Netscape's Journey from NetSite to iPlanet
Last year brought a host of changes for Netscape Communications Corp., now a subsidiary of America Online Inc. (www.aol.com
). Foremost was the rebranding of the company’s highly successful Enterprise Web Server platform as part of an alliance with Sun Microsystems Inc. (www.sun.com
In January 1999, Netscape (www.netscape.com) announced Enterprise Server 3.6, which would be the last of the formal software releases in the Enterprise Server product line. At the time, the company expected to ship Enterprise Server 4.0 sometime in August or September 1999.
Netscape Enterprise Server debuted in December 1994 as version 1.0 of the Netscape NetSite Web Server. In March 1996 the company released the first officially branded Netscape Enterprise Server product -- version 2.0.
In March 1999, Netscape and Sun publicly took the wraps off of their much-ballyhooed alliance, and announced an aggressive plan to jointly develop software for e-businesses and e-commerce. The two companies pledged to provide business software that would run on Solaris, Windows NT, and on servers running Linux, AIX from IBM Corp. (www.ibm.com), and HP-UX from Hewlett-Packard Co. (www.hp.com).
At the time, both companies said they would continue to sell individually branded Sun and Netscape mail and messaging, Web, and application servers until the end of 1999, at which point they expected to switch over to solutions distributed under the iPlanet brand. Netscape has indicated that it will continue to provide end-of-life support for its Enterprise Server until June 2000.
In September 1999, the Netscape-Sun Alliance produced version 4.0 of the iPlanet Web Server, the first of the branded iPlanet server platforms and the successor to Netscape’s Enterprise Server. An effective melding of Enterprise Server 3.6 and Sun’s own Web server solutions, iPlanet Web Server 4.0 is said to provide performance and reliability advantages. It also ships with enhanced support for Java.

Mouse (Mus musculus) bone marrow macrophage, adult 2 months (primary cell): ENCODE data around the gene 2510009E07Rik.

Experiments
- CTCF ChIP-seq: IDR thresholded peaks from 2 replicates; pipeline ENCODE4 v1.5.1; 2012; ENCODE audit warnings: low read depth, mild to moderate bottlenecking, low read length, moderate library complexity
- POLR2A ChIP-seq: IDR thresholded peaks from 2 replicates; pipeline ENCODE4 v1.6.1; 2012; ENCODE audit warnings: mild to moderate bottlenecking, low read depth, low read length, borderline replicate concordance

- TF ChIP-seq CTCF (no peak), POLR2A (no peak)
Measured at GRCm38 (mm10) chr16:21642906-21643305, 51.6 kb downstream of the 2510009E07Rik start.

Now shipping in version 4.1, iPlanet Web Server runs on several top-name enterprise operating system platforms: Microsoft Corp.’s (www.microsoft.com) Windows NT 4.0; AIX 4.32 from IBM; HP-UX 11.0 from HP; Red Hat Linux 6.1 from Red Hat Inc. (www.redhat.com); Tru64 Unix 4.0D from Compaq Computer Corp. (www.compaq.com); Irix 6.56 from Silicon Graphics Inc. (www.sgi.com); and Sun’s own Solaris 2.6 and Solaris 7 and 8 platforms.
Because iPlanet Web Server 4.1 is geared toward mission-critical e-commerce environments, it boasts an intelligent load-balancing technology that maximizes system uptime, and includes additional amenities such as dynamic log rotation and process monitoring.
When iPlanet Web Server 4.1 is deployed on Unix platforms, users can take advantage of the software’s support for multiple processes. Sun and Netscape officials say iPlanet Web Server 4.1’s combination of distributed load balancing with a multiprocess and multithreaded architecture lets it perform optimally under high loads, another prerequisite for demanding e-commerce environments.
Sun and Netscape hope to make iPlanet Web Server 4.1’s Java support a key differentiators. As a result, the Sun-Netscape Alliance’s next-generation Web server platform provides support for goodies such as Java Servlets, Java Server Pages, and in-process plugable Java Virtual Machines.
Representatives from Sun and Netscape hope customers will take advantage of iPlanet Web Server’s robust Java support for mission-critical, Java-based Web applications.
In the area of Internet standards, iPlanet Web Server complies with HTTP 1.1 and supports SSL hardware accelerators.
On the management side, iPlanet Web Server 4.1 appears to offer a repackaging of most of the amenities found in the Netscape Enterprise Server, including cluster management, SNMP monitoring, and integration with the iPlanet Directory Server, formerly Netscape Directory Server.
Graphics: Breakdown of Web servers and operating systems among the Fortune 500.